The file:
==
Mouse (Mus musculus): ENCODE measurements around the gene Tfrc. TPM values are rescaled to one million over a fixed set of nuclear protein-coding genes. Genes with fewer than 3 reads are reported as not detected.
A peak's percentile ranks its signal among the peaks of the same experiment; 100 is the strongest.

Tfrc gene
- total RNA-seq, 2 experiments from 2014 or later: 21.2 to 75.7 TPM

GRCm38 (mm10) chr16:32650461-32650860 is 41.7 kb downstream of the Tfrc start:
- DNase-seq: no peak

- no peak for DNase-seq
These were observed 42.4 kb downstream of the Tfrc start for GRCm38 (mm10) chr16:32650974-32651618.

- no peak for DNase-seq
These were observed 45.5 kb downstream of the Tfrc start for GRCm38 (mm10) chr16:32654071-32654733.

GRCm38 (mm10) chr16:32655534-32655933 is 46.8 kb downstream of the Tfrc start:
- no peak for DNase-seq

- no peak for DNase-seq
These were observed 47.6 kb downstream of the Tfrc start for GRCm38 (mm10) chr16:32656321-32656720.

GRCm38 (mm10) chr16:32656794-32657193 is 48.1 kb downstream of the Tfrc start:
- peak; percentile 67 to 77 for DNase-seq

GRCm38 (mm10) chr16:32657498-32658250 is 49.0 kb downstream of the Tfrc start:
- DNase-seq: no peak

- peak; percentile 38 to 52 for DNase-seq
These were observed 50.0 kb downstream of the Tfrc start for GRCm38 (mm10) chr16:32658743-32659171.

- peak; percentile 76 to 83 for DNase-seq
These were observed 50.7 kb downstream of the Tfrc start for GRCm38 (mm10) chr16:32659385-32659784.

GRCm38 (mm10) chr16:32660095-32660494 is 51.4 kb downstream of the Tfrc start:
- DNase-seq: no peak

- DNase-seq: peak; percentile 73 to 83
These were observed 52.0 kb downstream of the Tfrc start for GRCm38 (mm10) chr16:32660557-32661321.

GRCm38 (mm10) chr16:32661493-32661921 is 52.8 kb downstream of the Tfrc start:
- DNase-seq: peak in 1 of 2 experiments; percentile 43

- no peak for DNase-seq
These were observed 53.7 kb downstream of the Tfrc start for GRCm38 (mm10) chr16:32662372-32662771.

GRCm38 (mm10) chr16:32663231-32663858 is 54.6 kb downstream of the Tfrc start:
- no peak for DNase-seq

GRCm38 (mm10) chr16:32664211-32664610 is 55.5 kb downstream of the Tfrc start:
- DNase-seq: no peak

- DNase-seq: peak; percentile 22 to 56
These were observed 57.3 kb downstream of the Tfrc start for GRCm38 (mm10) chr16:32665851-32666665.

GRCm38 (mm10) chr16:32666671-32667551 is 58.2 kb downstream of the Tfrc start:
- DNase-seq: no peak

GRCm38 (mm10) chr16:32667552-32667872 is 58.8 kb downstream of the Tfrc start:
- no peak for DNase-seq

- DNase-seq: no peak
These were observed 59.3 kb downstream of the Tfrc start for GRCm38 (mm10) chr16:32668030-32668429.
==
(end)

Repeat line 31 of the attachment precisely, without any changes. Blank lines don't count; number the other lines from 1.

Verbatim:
GRCm38 (mm10) chr16:32663231-32663858 is 54.6 kb downstream of the Tfrc start: